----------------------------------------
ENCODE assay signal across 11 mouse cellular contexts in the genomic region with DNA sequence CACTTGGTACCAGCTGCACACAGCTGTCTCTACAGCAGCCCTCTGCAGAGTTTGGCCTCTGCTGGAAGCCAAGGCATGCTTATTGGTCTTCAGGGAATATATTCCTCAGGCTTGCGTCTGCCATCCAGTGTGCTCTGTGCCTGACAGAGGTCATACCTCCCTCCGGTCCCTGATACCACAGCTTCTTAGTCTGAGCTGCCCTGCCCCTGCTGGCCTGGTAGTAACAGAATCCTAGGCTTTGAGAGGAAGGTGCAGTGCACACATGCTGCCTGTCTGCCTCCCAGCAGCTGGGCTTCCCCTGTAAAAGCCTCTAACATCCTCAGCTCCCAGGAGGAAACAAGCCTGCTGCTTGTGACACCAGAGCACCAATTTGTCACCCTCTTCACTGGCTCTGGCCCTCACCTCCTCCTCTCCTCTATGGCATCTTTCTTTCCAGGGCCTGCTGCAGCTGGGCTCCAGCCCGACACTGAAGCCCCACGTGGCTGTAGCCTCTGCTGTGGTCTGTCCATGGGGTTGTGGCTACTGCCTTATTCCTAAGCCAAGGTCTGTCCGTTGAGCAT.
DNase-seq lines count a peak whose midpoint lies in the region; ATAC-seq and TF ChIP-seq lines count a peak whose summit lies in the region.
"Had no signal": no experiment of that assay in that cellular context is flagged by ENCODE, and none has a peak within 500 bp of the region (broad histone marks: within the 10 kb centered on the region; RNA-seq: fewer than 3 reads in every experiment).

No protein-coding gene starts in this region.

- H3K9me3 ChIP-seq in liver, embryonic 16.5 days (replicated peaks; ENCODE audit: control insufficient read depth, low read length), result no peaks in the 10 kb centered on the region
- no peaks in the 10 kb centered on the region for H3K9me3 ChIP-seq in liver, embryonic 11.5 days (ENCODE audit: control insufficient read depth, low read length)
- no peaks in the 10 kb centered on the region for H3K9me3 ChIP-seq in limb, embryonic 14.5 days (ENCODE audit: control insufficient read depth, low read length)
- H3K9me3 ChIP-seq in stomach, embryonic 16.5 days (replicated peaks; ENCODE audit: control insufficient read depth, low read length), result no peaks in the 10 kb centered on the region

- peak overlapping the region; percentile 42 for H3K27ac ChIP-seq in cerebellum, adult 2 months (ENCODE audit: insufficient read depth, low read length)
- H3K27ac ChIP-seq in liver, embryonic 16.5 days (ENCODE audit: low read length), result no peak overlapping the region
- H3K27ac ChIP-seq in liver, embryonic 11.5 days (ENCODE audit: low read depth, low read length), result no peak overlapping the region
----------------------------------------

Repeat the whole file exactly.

ENCODE assay signal across 11 mouse cellular contexts in the genomic region with DNA sequence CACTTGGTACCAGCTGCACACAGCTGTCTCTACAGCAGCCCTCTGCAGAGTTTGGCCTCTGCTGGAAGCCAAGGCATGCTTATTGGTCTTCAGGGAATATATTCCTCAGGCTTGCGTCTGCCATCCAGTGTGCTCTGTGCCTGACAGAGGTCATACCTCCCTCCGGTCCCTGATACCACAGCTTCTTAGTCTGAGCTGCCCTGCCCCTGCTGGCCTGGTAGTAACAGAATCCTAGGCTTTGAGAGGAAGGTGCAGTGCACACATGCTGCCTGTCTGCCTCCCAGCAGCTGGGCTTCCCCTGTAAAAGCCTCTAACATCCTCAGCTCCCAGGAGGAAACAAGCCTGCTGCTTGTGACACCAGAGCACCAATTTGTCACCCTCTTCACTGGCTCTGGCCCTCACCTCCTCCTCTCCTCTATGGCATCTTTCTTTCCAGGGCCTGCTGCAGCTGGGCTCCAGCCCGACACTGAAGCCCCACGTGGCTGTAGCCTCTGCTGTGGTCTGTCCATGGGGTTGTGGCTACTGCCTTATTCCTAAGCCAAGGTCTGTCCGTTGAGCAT.
DNase-seq lines count a peak whose midpoint lies in the region; ATAC-seq and TF ChIP-seq lines count a peak whose summit lies in the region.
"Had no signal": no experiment of that assay in that cellular context is flagged by ENCODE, and none has a peak within 500 bp of the region (broad histone marks: within the 10 kb centered on the region; RNA-seq: fewer than 3 reads in every experiment).

No protein-coding gene starts in this region.

- H3K9me3 ChIP-seq in liver, embryonic 16.5 days (replicated peaks; ENCODE audit: control insufficient read depth, low read length), result no peaks in the 10 kb centered on the region
- no peaks in the 10 kb centered on the region for H3K9me3 ChIP-seq in liver, embryonic 11.5 days (ENCODE audit: control insufficient read depth, low read length)
- no peaks in the 10 kb centered on the region for H3K9me3 ChIP-seq in limb, embryonic 14.5 days (ENCODE audit: control insufficient read depth, low read length)
- H3K9me3 ChIP-seq in stomach, embryonic 16.5 days (replicated peaks; ENCODE audit: control insufficient read depth, low read length), result no peaks in the 10 kb centered on the region

- peak overlapping the region; percentile 42 for H3K27ac ChIP-seq in cerebellum, adult 2 months (ENCODE audit: insufficient read depth, low read length)
- H3K27ac ChIP-seq in liver, embryonic 16.5 days (ENCODE audit: low read length), result no peak overlapping the region
- H3K27ac ChIP-seq in liver, embryonic 11.5 days (ENCODE audit: low read depth, low read length), result no peak overlapping the region